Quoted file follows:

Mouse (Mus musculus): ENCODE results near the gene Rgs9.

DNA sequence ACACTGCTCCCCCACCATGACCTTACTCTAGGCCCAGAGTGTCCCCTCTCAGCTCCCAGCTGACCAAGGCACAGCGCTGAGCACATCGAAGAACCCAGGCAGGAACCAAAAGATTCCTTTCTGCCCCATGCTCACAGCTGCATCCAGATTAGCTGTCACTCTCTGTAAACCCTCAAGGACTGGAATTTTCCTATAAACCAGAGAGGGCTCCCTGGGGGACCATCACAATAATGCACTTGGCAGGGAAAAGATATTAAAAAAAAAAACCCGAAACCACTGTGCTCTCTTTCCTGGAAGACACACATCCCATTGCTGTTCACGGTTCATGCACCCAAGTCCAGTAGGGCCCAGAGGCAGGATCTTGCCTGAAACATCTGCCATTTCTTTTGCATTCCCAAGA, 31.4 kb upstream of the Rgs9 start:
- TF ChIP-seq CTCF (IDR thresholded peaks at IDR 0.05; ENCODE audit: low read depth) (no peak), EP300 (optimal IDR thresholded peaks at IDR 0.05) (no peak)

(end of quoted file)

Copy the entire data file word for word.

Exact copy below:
Mouse (Mus musculus): ENCODE results near the gene Rgs9.

DNA sequence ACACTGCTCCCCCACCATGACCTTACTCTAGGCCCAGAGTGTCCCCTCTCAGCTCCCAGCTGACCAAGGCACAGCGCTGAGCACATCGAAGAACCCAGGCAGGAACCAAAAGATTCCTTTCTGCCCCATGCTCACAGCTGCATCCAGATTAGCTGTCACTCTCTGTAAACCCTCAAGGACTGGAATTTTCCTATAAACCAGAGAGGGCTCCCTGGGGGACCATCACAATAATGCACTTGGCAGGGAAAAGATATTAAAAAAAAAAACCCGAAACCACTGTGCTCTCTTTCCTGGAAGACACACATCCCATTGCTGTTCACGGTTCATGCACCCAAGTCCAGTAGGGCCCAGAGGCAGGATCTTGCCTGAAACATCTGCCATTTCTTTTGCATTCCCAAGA, 31.4 kb upstream of the Rgs9 start:
- TF ChIP-seq CTCF (IDR thresholded peaks at IDR 0.05; ENCODE audit: low read depth) (no peak), EP300 (optimal IDR thresholded peaks at IDR 0.05) (no peak)